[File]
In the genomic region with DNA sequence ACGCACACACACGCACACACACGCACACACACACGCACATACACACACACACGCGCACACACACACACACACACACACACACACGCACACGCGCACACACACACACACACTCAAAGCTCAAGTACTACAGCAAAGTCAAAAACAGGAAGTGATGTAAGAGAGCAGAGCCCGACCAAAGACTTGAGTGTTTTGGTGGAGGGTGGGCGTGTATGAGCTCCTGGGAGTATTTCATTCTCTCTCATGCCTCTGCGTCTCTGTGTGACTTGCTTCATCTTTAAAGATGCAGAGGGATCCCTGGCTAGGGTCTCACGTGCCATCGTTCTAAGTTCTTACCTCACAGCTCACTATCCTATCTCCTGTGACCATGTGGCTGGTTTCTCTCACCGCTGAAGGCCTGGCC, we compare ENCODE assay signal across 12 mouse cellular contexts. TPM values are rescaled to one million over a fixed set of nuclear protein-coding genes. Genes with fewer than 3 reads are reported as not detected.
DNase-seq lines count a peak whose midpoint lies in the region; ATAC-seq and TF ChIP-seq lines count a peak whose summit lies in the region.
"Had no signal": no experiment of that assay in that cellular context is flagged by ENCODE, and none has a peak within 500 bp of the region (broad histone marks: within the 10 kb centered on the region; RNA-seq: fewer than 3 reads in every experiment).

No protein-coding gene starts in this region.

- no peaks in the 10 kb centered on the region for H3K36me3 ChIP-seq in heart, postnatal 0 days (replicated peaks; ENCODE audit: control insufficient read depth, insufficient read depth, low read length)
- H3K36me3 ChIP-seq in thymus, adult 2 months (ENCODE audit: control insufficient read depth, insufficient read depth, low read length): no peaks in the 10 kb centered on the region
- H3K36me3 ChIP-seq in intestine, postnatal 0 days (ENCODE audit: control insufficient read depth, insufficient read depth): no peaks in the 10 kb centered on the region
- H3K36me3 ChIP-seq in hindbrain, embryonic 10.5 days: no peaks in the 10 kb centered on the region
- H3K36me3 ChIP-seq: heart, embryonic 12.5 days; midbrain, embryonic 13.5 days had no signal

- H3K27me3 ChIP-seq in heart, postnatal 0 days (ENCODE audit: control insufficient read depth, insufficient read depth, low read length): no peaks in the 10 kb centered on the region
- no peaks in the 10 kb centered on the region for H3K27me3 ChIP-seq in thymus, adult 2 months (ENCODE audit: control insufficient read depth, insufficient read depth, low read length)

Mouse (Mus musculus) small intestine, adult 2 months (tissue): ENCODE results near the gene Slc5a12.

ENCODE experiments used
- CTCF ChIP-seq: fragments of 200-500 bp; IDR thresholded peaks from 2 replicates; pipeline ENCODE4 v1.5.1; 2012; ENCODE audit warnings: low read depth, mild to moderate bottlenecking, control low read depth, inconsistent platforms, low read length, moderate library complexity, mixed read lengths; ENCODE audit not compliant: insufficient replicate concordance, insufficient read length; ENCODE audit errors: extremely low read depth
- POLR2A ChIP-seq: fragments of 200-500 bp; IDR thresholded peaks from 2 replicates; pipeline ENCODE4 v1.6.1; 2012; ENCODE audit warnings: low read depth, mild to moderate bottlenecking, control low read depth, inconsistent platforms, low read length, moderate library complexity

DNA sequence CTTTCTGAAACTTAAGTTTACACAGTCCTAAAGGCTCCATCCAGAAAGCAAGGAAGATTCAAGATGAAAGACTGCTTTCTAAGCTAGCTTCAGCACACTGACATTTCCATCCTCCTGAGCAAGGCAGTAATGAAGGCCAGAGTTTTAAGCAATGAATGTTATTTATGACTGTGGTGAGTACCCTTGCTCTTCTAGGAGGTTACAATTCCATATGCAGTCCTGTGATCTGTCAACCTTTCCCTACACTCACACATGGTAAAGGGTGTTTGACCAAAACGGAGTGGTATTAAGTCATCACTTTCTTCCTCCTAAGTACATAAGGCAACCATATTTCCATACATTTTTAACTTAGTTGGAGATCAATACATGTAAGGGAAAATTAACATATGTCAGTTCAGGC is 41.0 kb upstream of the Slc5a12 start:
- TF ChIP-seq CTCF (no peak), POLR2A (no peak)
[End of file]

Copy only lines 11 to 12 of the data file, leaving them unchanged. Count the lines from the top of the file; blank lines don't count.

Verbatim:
- no peaks in the 10 kb centered on the region for H3K27me3 ChIP-seq in thymus, adult 2 months (ENCODE audit: control insufficient read depth, insufficient read depth, low read length)

Mouse (Mus musculus) small intestine, adult 2 months (tissue): ENCODE results near the gene Slc5a12.